Wab Kinew sworn in as Manitoba premier along with new NDP cabinet

Four members of the cabinet are Indigenous MLAs.

Manitoba’s new premier, Wab Kinew, has been sworn in.

He led the New Democrats to victory on Oct. 3 and defeated the Progressive Conservatives, who had been in power for seven years.

Kinew is the first First Nations premier of a Canadian province and his cabinet includes the first female First Nations cabinet minister.

Nahanni Fontaine, the party house leader who represents the Winnipeg riding of St. John’s, was sworn in as minister of families, minister responsible for accessibility and minister responsible for gender equity at a ceremony Wednesday morning.

Fontaine is one of four Indigenous politicians named to the NDP cabinet.

The others are Ian Bushie (MLA for Keewatinook and former First Nations chief) as minister of municipal and northern relations and minister of Indigenous economic development, and Métis women Bernadette Smith (MLA for Point Douglas) as minister of housing, addictions and homelessness, and minister responsible for mental health; and Renée Cable, minister of advanced education and training,

Kinew will also have a cabinet portfolio has minister responsible for Indigenous reconciliation.

The ceremony was held at The Leaf, a botanical attraction in Winnipeg with an indoor waterfall.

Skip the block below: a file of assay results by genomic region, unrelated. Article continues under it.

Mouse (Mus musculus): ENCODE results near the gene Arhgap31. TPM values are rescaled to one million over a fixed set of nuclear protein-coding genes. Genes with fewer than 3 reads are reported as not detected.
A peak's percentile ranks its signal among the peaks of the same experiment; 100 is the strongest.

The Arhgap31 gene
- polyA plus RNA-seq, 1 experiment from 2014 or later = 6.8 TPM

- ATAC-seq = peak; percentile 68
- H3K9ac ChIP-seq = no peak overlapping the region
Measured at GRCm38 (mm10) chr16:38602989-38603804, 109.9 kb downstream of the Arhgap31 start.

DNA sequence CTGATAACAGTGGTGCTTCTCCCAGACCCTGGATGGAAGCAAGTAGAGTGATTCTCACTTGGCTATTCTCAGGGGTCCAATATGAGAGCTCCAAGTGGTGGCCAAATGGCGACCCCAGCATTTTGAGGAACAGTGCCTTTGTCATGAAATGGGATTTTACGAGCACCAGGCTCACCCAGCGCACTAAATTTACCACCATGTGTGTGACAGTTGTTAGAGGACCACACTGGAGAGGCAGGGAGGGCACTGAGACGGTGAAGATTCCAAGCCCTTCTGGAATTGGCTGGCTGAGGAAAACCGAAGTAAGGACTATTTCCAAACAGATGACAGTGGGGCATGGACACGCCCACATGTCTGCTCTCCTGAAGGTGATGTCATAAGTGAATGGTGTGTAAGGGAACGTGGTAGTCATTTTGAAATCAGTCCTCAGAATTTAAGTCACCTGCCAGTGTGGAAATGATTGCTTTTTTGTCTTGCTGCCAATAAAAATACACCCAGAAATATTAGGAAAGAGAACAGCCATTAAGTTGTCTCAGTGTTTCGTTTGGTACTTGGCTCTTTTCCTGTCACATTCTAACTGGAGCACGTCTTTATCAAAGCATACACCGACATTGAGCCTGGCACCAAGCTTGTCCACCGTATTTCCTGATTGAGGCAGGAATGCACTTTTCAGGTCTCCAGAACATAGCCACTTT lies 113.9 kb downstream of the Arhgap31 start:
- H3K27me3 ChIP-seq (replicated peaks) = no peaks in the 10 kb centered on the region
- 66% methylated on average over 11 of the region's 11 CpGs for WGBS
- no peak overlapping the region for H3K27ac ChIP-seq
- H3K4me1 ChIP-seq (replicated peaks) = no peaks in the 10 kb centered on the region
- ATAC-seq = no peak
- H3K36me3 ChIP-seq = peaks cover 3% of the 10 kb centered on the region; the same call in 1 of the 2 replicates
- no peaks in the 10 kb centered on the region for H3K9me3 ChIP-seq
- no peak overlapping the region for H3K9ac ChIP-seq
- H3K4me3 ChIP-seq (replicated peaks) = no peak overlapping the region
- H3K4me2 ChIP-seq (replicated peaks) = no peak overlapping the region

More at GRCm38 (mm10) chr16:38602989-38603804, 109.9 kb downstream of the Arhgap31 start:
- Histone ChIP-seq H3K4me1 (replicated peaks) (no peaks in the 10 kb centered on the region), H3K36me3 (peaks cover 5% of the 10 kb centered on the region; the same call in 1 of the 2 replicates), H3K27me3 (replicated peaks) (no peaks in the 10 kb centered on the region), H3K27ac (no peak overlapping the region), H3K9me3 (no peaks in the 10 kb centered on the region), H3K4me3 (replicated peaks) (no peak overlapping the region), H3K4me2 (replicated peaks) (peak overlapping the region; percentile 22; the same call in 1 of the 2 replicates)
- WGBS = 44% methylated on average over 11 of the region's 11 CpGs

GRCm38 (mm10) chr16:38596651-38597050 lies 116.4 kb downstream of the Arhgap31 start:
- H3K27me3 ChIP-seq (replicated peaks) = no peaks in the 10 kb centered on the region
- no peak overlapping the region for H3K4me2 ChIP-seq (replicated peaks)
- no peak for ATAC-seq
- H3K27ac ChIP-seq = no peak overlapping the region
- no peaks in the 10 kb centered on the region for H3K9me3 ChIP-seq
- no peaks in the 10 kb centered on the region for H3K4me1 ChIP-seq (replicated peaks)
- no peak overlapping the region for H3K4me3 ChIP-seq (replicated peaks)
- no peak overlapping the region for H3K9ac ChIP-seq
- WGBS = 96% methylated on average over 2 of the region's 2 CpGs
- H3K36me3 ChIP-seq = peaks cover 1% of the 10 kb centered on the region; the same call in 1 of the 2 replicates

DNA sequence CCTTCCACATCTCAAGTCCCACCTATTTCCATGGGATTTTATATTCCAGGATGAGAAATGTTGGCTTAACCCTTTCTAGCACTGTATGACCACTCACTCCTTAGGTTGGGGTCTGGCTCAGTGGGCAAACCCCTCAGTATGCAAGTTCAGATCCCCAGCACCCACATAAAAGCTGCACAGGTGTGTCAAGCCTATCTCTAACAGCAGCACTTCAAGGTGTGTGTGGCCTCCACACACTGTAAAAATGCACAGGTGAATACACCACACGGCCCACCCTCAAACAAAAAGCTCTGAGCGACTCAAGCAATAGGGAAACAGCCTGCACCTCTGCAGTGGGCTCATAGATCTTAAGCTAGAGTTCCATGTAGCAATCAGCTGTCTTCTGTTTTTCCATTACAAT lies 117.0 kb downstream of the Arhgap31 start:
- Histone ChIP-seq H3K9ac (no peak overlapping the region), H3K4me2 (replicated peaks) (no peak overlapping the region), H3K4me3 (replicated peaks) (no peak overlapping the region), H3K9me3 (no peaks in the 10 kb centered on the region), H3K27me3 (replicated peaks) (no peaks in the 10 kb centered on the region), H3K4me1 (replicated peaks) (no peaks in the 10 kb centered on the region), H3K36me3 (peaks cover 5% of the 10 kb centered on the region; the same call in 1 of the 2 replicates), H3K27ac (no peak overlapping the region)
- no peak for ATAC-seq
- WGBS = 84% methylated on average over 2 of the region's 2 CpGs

It started off with an opening prayer by the chief of the Red Sucker Lake First Nation and the lighting of the Qulliq, a traditional oil lamp used by Inuit.

That was followed by the Norman Chief Memorial Dancers performing the Red River Jig, a traditional Métis dance accompanied by a fiddle tune.

The NDP captured 34 of the 57 legislature seats on election night. Ten of those 34 MLAs are Indigenous.

Some of those in attendance at Wednesday’s ceremony include Winnipeg Mayor Scott Gillingham, Canadian actor Adam Beach and Grand Chief Jerry Daniels of the Southern Chiefs’ Organization, which represents 34 Anishnaabe and Dakota First Nations in southern Manitoba.

Kinew had many veteran politicians and rookies from which to pick his cabinet.

Among the high-profile New Democrats who were re-elected is Uzoma Asagwara, a former psychiatric nurse who was the NDP health critic in Opposition.

Adrien Sala, who served as NDP finance critic, is also serving a second term and has had a high profile in the legislature.

Two other Indigenous women in the NDP caucus are Amanda Lathlin (First Nations), who has been in the legislature since winning a byelection in 2015. And newcomer Billie Cross (Métis).

One New Democrat with previous cabinet experience is Ron Kostyshyn, who served as agriculture minister under former premier Greg Selinger before losing his seat in 2016. Kostyshyn is also one of the few New Democrats elected in western Manitoba.

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